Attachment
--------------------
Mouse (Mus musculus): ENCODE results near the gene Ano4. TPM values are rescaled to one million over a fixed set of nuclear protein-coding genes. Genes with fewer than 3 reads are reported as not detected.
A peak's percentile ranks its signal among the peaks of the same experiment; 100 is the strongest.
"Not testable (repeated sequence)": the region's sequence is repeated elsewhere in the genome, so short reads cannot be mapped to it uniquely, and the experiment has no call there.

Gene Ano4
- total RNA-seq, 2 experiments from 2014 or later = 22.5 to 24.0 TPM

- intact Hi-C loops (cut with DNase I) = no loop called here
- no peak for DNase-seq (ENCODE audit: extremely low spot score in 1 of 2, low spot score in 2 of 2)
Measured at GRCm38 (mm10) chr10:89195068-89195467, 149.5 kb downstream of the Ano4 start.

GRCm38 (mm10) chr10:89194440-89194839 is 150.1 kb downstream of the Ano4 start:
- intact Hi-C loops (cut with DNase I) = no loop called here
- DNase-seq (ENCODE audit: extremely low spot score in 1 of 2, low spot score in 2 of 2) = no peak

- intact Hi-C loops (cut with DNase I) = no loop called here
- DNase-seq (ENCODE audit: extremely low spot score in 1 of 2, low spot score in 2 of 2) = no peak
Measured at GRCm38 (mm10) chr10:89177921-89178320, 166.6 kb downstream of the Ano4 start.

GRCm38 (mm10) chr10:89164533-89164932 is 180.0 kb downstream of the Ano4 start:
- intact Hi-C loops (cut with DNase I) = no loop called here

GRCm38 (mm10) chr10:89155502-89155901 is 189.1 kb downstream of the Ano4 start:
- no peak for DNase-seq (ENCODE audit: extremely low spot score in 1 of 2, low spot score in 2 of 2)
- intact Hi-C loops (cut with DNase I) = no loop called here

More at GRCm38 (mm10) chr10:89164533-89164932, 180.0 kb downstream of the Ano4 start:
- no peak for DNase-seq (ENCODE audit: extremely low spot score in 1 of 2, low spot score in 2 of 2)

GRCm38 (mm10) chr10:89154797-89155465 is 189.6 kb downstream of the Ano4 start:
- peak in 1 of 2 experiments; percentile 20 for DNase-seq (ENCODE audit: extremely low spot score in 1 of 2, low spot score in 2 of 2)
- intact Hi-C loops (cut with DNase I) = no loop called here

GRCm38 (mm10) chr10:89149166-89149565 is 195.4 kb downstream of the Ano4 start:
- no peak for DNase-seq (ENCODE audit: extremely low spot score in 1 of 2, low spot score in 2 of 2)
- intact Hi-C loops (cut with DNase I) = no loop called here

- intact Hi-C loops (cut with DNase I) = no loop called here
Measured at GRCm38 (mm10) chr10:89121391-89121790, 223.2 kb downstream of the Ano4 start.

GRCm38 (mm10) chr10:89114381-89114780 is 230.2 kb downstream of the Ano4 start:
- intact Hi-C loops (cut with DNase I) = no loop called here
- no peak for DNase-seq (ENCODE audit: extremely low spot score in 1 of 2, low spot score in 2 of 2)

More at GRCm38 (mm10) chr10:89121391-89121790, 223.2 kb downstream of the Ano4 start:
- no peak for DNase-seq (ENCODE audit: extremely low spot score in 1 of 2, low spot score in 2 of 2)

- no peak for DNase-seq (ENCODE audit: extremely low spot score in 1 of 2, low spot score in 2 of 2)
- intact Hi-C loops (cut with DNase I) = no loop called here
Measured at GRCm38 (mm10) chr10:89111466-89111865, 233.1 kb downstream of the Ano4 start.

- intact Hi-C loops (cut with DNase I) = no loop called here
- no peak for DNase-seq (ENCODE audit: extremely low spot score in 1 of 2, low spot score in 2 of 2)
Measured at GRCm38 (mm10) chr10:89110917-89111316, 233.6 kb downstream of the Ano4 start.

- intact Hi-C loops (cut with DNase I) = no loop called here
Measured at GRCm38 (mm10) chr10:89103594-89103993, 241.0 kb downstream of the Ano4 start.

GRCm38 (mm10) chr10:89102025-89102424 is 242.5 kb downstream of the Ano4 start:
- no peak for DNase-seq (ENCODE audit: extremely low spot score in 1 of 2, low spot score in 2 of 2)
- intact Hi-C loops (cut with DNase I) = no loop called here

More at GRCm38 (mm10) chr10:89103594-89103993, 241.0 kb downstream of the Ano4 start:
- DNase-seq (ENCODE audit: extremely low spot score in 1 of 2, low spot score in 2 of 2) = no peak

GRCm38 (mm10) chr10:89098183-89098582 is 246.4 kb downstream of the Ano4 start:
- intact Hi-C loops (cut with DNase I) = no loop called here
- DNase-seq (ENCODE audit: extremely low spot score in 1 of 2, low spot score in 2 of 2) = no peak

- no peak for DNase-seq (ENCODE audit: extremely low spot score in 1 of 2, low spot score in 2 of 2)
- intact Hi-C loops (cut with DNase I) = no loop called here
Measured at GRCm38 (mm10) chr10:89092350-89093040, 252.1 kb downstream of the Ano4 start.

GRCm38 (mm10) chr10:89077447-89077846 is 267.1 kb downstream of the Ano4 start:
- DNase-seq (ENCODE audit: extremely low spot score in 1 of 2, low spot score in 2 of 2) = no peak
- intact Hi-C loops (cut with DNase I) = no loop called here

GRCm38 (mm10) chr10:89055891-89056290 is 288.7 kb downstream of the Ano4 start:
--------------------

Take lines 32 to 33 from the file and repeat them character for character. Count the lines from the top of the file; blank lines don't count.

- no peak for DNase-seq (ENCODE audit: extremely low spot score in 1 of 2, low spot score in 2 of 2)

More at GRCm38 (mm10) chr10:89121391-89121790, 223.2 kb downstream of the Ano4 start: